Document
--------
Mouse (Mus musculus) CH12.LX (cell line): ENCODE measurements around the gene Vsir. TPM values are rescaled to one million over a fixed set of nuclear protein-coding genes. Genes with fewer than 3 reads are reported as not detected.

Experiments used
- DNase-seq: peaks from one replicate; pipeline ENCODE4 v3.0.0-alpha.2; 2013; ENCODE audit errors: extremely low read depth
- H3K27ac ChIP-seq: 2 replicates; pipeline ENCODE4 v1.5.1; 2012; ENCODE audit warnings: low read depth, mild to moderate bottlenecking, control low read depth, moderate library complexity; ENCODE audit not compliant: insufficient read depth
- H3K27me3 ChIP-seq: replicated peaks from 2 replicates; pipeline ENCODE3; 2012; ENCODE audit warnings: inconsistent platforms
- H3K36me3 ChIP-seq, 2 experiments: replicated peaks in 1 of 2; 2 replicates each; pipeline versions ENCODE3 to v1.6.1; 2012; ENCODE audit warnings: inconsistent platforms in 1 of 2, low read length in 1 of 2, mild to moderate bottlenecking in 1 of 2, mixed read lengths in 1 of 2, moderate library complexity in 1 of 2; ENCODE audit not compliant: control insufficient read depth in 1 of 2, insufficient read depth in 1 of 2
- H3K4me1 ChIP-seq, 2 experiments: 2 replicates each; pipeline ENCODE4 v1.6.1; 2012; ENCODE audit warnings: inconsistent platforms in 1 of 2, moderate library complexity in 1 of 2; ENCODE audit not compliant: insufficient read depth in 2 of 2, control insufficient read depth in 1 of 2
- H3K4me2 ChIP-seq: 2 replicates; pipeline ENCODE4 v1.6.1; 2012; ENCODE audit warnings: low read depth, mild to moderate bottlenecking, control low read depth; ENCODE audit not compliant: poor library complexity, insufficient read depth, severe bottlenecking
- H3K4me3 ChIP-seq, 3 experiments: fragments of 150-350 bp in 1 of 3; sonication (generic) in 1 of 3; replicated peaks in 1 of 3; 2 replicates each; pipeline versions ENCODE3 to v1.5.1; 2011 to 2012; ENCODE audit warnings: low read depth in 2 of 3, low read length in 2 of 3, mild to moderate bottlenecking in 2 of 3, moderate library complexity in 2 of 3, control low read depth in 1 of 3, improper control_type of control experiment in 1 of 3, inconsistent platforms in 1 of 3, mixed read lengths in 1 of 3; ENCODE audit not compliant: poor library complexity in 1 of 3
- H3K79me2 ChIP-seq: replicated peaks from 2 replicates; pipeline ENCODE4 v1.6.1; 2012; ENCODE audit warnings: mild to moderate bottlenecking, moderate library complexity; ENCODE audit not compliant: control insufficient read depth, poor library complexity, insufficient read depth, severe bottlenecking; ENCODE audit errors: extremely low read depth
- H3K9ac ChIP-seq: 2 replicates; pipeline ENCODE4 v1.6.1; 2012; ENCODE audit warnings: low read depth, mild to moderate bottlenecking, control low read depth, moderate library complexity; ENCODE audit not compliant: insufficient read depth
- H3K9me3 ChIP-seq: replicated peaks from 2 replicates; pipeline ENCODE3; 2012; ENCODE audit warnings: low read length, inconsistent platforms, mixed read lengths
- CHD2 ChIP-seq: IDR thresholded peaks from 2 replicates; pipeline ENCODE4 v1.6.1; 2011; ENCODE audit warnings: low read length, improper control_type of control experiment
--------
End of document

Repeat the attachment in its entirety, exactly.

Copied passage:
Mouse (Mus musculus) CH12.LX (cell line): ENCODE measurements around the gene Vsir. TPM values are rescaled to one million over a fixed set of nuclear protein-coding genes. Genes with fewer than 3 reads are reported as not detected.

Experiments used
- DNase-seq: peaks from one replicate; pipeline ENCODE4 v3.0.0-alpha.2; 2013; ENCODE audit errors: extremely low read depth
- H3K27ac ChIP-seq: 2 replicates; pipeline ENCODE4 v1.5.1; 2012; ENCODE audit warnings: low read depth, mild to moderate bottlenecking, control low read depth, moderate library complexity; ENCODE audit not compliant: insufficient read depth
- H3K27me3 ChIP-seq: replicated peaks from 2 replicates; pipeline ENCODE3; 2012; ENCODE audit warnings: inconsistent platforms
- H3K36me3 ChIP-seq, 2 experiments: replicated peaks in 1 of 2; 2 replicates each; pipeline versions ENCODE3 to v1.6.1; 2012; ENCODE audit warnings: inconsistent platforms in 1 of 2, low read length in 1 of 2, mild to moderate bottlenecking in 1 of 2, mixed read lengths in 1 of 2, moderate library complexity in 1 of 2; ENCODE audit not compliant: control insufficient read depth in 1 of 2, insufficient read depth in 1 of 2
- H3K4me1 ChIP-seq, 2 experiments: 2 replicates each; pipeline ENCODE4 v1.6.1; 2012; ENCODE audit warnings: inconsistent platforms in 1 of 2, moderate library complexity in 1 of 2; ENCODE audit not compliant: insufficient read depth in 2 of 2, control insufficient read depth in 1 of 2
- H3K4me2 ChIP-seq: 2 replicates; pipeline ENCODE4 v1.6.1; 2012; ENCODE audit warnings: low read depth, mild to moderate bottlenecking, control low read depth; ENCODE audit not compliant: poor library complexity, insufficient read depth, severe bottlenecking
- H3K4me3 ChIP-seq, 3 experiments: fragments of 150-350 bp in 1 of 3; sonication (generic) in 1 of 3; replicated peaks in 1 of 3; 2 replicates each; pipeline versions ENCODE3 to v1.5.1; 2011 to 2012; ENCODE audit warnings: low read depth in 2 of 3, low read length in 2 of 3, mild to moderate bottlenecking in 2 of 3, moderate library complexity in 2 of 3, control low read depth in 1 of 3, improper control_type of control experiment in 1 of 3, inconsistent platforms in 1 of 3, mixed read lengths in 1 of 3; ENCODE audit not compliant: poor library complexity in 1 of 3
- H3K79me2 ChIP-seq: replicated peaks from 2 replicates; pipeline ENCODE4 v1.6.1; 2012; ENCODE audit warnings: mild to moderate bottlenecking, moderate library complexity; ENCODE audit not compliant: control insufficient read depth, poor library complexity, insufficient read depth, severe bottlenecking; ENCODE audit errors: extremely low read depth
- H3K9ac ChIP-seq: 2 replicates; pipeline ENCODE4 v1.6.1; 2012; ENCODE audit warnings: low read depth, mild to moderate bottlenecking, control low read depth, moderate library complexity; ENCODE audit not compliant: insufficient read depth
- H3K9me3 ChIP-seq: replicated peaks from 2 replicates; pipeline ENCODE3; 2012; ENCODE audit warnings: low read length, inconsistent platforms, mixed read lengths
- CHD2 ChIP-seq: IDR thresholded peaks from 2 replicates; pipeline ENCODE4 v1.6.1; 2011; ENCODE audit warnings: low read length, improper control_type of control experiment